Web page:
NASHVILLE, Tenn. (AP) — Two men who helped integrate college basketball came back to Vanderbilt University this week to share provocative views on the pace of change, take up matters they rarely dared to address as students, and describe the racism they encountered on their journey — indignities they once endured in silence on the Southern campus.
The return of Perry Wallace and Godfrey Dillard, part of a candid conversation unfolding this year at Vanderbilt, marks the latest milestone in the school's long, sometimes painful history with race relations.
It had been 50 years since Wallace and Dillard huddled together in the locker room at halftime of a freshman game in Starkville, Mississippi, holding hands and trembling after rival fans spat, yelled slurs and threw things at them on the court.
Like many Southern universities a half-century ago, Vanderbilt had few black students and faculty members. Those who did enroll were excluded from fraternities, sororities, clubs and religious organizations, and often faced segregation at hotels and restaurants when traveling away from campus.
Today, as campuses across the nation see a resurgence of activism and try to come to terms with institutional racism, the wide lawns and stately buildings at Vanderbilt could not be called a hotbed of protest. But the school has more black faculty members and students, who say they're sometimes the only faces of color in a class but have more people to talk to about their experiences.
In recent years, university officials have made clear that diverse opinions are part of Vanderbilt's fabric — a point they made once again by inviting Wallace and Dillard back to campus.
Wallace, the first black basketball player in the Southeastern Conference, had been back to his alma mater occasionally. But Vanderbilt had never invited Dillard to return, in part because his time at the elite private school ended early in his junior year.
Both men say Dillard's activism led to his demotion from the basketball team. As campuses nationwide roiled with unrest, Wallace, who grew up in Nashville, said his teammate from Detroit "didn't know how to be a slave." Dillard, who was president of the Afro-American Student Association, pushed for more black professors and students and for better pay for campus workers.
Things began to thaw for Wallace and Dillard at Vanderbilt after "Strong Inside," a 2014 book by Andrew Maraniss, brought their story back to the forefront. It became required reading for incoming freshmen. An art exhibit on race, sports and Vanderbilt opened last week.
This week, Wallace and Dillard joined Maraniss for the James Lawson lecture, named for a black civil rights icon with his own Vanderbilt story. Lawson was expelled from Vanderbilt's divinity school in 1960 for teaching the art of nonviolent protest. He later was welcomed back as a distinguished professor and alumnus.
Meeting with mostly minority students during a Tuesday luncheon at the Bishop Joseph Johnson Black Cultural Center, Wallace called it a shame that current black students still have some of the same concerns he and Dillard did.
Devastated by his demotion, Dillard went home to Detroit. He finished college at Eastern Michigan University, earned a law degree from the University of Michigan, and went on to become a civil rights lawyer. When his turn came to speak, he struggled for composure.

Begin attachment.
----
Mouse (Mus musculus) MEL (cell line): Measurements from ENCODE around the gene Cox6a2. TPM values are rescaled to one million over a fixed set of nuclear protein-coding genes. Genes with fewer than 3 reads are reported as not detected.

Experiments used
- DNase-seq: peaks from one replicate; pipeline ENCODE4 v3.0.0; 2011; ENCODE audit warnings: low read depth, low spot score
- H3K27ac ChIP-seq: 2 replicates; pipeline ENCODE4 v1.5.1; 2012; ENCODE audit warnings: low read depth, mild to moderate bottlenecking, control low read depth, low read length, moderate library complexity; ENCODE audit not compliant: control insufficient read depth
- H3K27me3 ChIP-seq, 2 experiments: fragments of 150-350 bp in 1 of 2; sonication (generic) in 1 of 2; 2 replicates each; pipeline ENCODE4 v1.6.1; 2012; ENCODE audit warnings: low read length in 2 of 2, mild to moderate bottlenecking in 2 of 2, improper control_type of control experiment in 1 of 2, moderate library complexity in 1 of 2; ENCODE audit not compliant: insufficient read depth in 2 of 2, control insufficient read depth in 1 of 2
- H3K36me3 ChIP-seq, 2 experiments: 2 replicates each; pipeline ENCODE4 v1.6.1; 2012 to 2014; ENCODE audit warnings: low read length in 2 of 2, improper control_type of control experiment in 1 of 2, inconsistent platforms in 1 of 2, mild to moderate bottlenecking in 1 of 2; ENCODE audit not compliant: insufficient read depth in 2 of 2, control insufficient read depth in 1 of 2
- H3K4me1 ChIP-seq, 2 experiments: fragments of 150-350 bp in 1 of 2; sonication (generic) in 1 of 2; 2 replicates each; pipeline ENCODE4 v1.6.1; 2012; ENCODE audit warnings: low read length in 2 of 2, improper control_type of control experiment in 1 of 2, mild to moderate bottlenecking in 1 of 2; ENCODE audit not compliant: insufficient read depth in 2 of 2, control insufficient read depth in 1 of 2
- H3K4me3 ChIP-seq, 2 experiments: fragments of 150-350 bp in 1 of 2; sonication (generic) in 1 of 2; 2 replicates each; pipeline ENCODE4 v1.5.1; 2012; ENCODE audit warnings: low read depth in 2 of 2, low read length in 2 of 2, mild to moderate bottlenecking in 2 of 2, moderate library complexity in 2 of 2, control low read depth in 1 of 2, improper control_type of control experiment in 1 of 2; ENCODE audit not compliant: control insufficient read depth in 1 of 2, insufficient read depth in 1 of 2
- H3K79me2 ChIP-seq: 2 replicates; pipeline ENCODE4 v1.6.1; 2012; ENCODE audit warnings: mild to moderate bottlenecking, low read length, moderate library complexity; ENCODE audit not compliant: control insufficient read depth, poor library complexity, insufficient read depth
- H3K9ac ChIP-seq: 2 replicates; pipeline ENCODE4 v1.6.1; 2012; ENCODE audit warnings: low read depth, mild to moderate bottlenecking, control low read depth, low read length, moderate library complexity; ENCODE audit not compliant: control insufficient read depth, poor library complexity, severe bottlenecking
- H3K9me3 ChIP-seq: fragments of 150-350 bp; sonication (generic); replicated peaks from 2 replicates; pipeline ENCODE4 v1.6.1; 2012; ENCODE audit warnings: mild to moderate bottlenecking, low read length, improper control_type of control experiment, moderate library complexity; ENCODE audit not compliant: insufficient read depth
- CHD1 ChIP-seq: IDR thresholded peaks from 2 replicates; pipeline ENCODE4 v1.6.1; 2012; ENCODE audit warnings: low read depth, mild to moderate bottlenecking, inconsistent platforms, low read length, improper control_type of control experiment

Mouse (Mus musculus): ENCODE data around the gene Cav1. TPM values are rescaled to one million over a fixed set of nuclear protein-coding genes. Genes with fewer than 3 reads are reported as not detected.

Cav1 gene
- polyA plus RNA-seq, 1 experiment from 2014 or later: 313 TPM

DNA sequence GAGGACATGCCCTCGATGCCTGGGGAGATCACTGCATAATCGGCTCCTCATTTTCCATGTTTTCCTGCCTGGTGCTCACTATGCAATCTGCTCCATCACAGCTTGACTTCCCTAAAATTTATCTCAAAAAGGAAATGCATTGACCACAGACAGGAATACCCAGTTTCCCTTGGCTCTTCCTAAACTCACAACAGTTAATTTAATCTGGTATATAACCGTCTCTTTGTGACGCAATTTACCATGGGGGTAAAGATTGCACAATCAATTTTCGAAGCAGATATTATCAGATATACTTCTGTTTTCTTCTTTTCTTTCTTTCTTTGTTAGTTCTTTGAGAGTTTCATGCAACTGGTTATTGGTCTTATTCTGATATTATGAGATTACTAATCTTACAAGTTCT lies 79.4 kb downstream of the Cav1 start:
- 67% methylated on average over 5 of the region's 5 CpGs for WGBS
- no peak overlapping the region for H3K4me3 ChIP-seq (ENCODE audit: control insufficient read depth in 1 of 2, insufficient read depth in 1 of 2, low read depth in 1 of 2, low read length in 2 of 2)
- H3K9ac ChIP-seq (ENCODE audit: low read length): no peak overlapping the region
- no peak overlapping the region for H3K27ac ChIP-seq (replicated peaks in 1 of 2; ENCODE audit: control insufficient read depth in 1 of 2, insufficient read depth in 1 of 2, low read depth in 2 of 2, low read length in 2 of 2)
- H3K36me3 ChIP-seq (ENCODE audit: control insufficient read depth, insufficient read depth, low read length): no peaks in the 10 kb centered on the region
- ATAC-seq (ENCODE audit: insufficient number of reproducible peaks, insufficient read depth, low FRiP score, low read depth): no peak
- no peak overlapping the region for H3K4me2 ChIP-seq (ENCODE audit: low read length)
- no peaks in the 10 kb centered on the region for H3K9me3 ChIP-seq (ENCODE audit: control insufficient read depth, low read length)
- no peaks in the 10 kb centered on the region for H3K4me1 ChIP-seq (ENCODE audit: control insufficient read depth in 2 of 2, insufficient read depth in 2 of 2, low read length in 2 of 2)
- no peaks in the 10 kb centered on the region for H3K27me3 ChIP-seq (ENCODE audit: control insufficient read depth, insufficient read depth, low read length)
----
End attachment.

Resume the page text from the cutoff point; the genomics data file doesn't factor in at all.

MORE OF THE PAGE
"This is the first time in 50 years that this school has invited me back," he told the students. "I've been invisible for a long time."
Chancellor Nicholas Zeppos extolled Vanderbilt's pioneering role in integrating SEC basketball but said things could have been handled better.
"We always want to be more inclusive, more diverse, to ask hard questions," Zeppos said. "But we can't go forward without understanding our history."
Athletic Director David Williams, who is black and also from Detroit, pushed to invite Dillard back. He noted that Zeppos recently pushed a pay increase through for university staff but said more progress is needed.
During the Lawson lecture, attended by the entire freshman class, Wallace, an American University law professor, encouraged subversive thinking, advising the students to "steal away" to a place where they could form their own opinions.
Dillard, who successfully defended race-based admissions at the University of Michigan in a case decided by the U.S. Supreme Court, called the diverse assortment of student's faces in Langford Auditorium "a beautiful sight." Fewer than two dozen black students were enrolled when he was at Vanderbilt. Now, about 13 percent of faculty and 17 percent of undergraduate students are minorities.
"If it wasn't for their sacrifices, I wouldn't have it as easy here and couldn't focus on academics and feel comfortable on campus," said Tuzo Mwarumba, a black freshman from Stillwater, Oklahoma. "Things are definitely improving, and I'm glad Vanderbilt has taken the time to focus on inclusion. And I'm grateful that they recognize that there's work here still to be done."
The shared experience of being a minority student at Vanderbilt and the need to not go it alone bridged a 50-year divide. That became clear at the luncheon, when Dillard thanked Wallace for making sure he was invited back.
"Nobody wants to go to war alone," Dillard said. "You always want to have one person with you — so if you don't make it, at least the other person can tell what happened."